|Maine co-ops fill need financially and socially|
Portland Press Herald - 2/22/2009.By Ann S. Kim – These days, Local Sprouts – a fledgling Portland-based cooperative – is cooking up a regular stream of meals for its members and providing catering services for nonprofit organizations and others holding events. The people behind the cooperative envision a time when it will provide locally produced foods to more people, operate a community-supported cafe and provide a greater source of income to its worker-owners.
|Timing is key to successful planting|
Bangor Daily News - 2/21/2009.By Reeser Manley – Working for a major mail-order seed company in the 1970s, I learned that when the economy plunges, vegetable seed sales soar. This is certainly the case these days as many Mainers get ready to plant their first vegetable gardens.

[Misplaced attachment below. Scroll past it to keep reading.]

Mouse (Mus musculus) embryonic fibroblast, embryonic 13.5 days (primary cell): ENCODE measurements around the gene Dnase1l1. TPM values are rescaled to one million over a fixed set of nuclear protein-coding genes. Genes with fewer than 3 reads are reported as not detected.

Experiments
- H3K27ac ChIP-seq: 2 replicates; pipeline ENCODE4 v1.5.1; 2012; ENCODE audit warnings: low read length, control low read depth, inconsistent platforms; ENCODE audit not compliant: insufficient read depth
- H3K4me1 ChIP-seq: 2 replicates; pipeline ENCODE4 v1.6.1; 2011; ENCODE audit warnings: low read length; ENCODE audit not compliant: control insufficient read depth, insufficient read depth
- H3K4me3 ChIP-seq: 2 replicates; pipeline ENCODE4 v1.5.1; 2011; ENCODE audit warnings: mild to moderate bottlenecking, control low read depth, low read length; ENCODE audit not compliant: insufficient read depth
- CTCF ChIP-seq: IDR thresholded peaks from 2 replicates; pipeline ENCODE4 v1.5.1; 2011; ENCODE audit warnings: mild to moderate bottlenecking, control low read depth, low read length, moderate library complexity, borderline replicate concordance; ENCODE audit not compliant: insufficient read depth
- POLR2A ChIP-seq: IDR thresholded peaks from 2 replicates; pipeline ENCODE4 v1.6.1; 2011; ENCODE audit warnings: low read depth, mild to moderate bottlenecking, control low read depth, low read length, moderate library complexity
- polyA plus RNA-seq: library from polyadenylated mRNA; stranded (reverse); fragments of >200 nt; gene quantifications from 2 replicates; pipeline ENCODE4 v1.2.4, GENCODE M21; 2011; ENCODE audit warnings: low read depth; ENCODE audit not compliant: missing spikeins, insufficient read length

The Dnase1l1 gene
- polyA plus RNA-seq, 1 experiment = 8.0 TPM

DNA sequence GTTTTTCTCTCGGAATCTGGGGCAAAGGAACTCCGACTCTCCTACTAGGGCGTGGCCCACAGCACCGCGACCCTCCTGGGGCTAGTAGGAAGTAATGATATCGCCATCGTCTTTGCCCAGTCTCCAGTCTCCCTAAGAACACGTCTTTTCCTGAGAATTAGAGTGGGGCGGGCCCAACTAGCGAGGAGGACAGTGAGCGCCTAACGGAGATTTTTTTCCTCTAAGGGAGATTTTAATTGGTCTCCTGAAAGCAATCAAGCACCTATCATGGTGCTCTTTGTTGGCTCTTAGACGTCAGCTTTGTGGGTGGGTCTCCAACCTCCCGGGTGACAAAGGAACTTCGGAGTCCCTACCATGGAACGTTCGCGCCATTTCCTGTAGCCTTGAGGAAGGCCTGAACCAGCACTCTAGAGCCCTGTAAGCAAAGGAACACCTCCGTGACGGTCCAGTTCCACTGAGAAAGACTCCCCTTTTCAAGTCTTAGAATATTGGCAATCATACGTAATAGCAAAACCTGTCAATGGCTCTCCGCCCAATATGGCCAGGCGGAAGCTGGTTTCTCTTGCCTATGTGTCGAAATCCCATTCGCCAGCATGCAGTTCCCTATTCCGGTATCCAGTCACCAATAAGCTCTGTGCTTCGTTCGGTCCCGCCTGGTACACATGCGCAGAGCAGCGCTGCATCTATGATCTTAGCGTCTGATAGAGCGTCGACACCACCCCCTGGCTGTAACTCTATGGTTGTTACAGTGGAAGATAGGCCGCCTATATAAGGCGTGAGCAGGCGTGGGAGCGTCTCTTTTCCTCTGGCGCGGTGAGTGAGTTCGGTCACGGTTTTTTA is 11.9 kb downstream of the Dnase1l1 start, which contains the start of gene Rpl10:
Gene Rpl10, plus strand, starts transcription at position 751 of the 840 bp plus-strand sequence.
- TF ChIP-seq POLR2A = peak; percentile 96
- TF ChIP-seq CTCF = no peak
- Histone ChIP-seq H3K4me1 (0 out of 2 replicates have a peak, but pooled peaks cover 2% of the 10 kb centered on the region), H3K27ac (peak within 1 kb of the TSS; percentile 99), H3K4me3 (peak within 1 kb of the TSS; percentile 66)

|California farms lose main water source to drought|
Reuters - 2/20/2009.By Steve Gorman – Los Angeles – The main irrigation system for California farmers, the Central Valley Project, expects to halt water deliveries to most of its growers this year due to one of the worst droughts in state history, federal managers said on Friday. The cutbacks are a huge blow to farmers in the Central Valley, which produces over half of the fruit, vegetables and nuts grown in the United States, and will undoubtedly lead to higher prices for a wide variety of crops.
|Who will carry on the legacy of dairy farming in Maine?|
Bangor Daily News - 2/20/2009.As owners get too old to upgrade their property, younger potential buyers can’t find the copious funding needed to take over. Derek Jones, 21, has been working at Robert Elwell’s farm in Unity since he was in high school and hopes to one day purchase and run it. Elwell, 87, is among Maine’s aging farmer demographic, while Jones is one of few young people interested in taking up the traditional way of life.